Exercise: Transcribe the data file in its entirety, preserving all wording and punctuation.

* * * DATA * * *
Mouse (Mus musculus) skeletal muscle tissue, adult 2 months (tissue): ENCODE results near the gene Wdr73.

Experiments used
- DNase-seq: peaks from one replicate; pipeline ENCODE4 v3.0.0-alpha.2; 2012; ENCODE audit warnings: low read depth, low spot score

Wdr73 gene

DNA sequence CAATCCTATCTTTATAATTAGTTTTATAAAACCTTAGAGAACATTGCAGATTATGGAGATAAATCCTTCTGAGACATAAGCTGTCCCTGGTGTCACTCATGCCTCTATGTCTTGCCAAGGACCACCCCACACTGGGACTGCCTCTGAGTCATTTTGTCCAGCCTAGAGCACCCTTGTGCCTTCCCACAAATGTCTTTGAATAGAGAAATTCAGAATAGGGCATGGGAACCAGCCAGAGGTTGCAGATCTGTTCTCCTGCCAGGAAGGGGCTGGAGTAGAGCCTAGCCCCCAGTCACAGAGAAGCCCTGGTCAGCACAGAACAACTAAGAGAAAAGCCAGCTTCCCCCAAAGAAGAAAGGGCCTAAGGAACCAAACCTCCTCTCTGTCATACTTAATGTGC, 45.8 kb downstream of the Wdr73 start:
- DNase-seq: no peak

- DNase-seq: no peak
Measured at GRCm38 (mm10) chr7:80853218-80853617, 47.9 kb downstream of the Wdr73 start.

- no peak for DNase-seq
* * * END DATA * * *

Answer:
Mouse (Mus musculus) skeletal muscle tissue, adult 2 months (tissue): ENCODE results near the gene Wdr73.

Experiments used
- DNase-seq: peaks from one replicate; pipeline ENCODE4 v3.0.0-alpha.2; 2012; ENCODE audit warnings: low read depth, low spot score

Wdr73 gene

DNA sequence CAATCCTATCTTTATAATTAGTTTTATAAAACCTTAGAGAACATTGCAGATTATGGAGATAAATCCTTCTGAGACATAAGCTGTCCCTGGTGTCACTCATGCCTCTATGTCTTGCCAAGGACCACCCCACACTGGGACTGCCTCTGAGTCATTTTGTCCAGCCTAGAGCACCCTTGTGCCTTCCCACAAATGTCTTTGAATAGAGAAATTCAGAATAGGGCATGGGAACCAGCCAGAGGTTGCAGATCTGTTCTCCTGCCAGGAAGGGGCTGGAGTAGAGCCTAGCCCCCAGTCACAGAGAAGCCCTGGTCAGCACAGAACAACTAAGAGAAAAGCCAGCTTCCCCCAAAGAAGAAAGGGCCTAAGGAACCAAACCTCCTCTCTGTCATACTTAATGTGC, 45.8 kb downstream of the Wdr73 start:
- DNase-seq: no peak

- DNase-seq: no peak
Measured at GRCm38 (mm10) chr7:80853218-80853617, 47.9 kb downstream of the Wdr73 start.

- no peak for DNase-seq